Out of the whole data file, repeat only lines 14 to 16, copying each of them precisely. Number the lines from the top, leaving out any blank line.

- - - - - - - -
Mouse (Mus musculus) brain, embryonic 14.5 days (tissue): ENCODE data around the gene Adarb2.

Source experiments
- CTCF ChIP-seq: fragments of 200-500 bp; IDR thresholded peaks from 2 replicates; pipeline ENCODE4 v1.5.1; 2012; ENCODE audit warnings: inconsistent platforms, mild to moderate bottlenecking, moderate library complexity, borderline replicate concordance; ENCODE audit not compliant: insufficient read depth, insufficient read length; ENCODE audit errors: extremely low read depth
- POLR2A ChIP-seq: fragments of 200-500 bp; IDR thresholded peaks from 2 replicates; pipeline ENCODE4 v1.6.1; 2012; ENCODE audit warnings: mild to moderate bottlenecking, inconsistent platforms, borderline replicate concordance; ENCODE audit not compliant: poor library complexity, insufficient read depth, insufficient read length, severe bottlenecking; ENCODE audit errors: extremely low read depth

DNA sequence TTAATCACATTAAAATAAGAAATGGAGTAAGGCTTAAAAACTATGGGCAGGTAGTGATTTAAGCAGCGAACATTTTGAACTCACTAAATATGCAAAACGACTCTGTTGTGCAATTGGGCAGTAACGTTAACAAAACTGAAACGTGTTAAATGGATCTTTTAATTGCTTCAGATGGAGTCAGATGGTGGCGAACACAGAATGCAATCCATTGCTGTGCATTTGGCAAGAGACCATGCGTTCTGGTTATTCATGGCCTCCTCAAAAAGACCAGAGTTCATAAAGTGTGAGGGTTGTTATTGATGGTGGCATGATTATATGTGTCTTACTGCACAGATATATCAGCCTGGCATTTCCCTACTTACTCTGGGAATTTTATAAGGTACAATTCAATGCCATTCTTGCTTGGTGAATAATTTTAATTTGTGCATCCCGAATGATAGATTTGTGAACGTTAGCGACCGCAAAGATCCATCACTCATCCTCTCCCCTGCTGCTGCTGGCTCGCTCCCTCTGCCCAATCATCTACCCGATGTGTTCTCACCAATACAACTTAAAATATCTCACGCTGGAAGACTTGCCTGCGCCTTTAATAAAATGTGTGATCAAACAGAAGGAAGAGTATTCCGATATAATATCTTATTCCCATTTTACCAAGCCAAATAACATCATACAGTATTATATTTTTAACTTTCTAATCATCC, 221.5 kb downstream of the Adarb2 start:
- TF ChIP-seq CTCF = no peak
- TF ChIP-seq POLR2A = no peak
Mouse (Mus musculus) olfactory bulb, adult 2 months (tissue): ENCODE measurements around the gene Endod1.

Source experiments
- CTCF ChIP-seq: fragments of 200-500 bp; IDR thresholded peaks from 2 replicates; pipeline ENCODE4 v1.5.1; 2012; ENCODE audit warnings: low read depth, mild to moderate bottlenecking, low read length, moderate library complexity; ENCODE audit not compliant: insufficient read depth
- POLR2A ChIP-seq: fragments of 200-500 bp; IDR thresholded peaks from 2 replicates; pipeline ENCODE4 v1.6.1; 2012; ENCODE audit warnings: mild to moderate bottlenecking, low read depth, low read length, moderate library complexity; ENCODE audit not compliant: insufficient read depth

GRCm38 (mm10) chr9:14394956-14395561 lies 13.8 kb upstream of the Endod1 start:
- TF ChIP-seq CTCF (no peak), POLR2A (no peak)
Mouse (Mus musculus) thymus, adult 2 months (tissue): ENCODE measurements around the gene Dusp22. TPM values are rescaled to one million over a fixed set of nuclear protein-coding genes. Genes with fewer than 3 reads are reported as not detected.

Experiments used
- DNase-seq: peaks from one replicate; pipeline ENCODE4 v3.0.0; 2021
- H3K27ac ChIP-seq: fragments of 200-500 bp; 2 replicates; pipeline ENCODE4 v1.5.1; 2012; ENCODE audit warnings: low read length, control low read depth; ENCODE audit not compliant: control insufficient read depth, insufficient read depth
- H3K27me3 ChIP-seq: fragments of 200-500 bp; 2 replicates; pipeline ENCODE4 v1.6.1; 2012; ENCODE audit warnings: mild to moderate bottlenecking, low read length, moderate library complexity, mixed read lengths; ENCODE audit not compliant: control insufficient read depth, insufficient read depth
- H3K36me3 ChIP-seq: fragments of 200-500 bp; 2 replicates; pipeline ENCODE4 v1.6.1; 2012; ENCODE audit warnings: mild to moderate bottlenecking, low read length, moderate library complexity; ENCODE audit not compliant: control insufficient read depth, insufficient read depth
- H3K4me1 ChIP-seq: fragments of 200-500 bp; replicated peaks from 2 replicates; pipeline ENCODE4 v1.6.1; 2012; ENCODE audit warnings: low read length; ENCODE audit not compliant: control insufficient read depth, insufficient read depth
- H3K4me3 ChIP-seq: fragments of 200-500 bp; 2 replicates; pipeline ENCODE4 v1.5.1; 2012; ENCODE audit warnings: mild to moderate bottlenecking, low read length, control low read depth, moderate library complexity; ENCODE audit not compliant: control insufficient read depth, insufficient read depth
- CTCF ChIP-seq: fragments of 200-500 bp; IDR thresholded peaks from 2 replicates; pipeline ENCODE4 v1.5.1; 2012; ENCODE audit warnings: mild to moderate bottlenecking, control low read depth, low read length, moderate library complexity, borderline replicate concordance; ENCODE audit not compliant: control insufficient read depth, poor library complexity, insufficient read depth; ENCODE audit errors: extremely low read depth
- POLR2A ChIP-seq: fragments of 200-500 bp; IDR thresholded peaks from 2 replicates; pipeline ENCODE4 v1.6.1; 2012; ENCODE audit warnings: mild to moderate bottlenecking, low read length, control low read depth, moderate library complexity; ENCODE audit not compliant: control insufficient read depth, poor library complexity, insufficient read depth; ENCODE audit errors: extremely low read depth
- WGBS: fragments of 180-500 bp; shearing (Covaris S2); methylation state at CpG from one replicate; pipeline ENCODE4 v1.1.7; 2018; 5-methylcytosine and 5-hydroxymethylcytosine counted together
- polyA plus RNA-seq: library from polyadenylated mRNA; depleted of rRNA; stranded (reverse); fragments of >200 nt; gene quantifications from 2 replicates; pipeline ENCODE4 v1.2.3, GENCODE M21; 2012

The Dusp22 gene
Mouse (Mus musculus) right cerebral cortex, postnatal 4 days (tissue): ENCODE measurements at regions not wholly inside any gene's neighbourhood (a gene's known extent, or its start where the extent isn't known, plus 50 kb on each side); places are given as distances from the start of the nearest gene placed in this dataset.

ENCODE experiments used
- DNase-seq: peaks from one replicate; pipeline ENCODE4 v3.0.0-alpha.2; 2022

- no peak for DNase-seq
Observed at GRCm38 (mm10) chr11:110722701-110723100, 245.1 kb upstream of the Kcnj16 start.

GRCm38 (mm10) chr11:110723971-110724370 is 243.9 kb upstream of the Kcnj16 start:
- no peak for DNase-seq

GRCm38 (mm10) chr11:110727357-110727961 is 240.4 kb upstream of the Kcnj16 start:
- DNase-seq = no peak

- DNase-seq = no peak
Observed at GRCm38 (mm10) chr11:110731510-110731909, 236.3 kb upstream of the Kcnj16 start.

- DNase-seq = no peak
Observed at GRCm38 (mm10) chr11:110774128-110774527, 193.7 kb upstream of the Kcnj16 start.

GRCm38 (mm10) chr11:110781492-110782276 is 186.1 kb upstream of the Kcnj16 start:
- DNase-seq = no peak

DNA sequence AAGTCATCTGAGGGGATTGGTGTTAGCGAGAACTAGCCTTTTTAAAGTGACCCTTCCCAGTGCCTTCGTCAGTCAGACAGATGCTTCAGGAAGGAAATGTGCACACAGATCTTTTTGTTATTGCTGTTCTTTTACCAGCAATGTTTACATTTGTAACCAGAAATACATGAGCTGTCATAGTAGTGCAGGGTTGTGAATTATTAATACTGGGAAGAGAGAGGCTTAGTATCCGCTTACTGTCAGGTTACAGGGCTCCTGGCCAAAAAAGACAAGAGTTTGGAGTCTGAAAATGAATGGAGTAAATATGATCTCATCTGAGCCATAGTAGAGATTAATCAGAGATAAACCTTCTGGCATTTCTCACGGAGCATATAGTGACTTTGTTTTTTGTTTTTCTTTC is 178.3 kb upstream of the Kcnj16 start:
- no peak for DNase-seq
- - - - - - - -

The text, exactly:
Mouse (Mus musculus) thymus, adult 2 months (tissue): ENCODE measurements around the gene Dusp22. TPM values are rescaled to one million over a fixed set of nuclear protein-coding genes. Genes with fewer than 3 reads are reported as not detected.

Experiments used
- DNase-seq: peaks from one replicate; pipeline ENCODE4 v3.0.0; 2021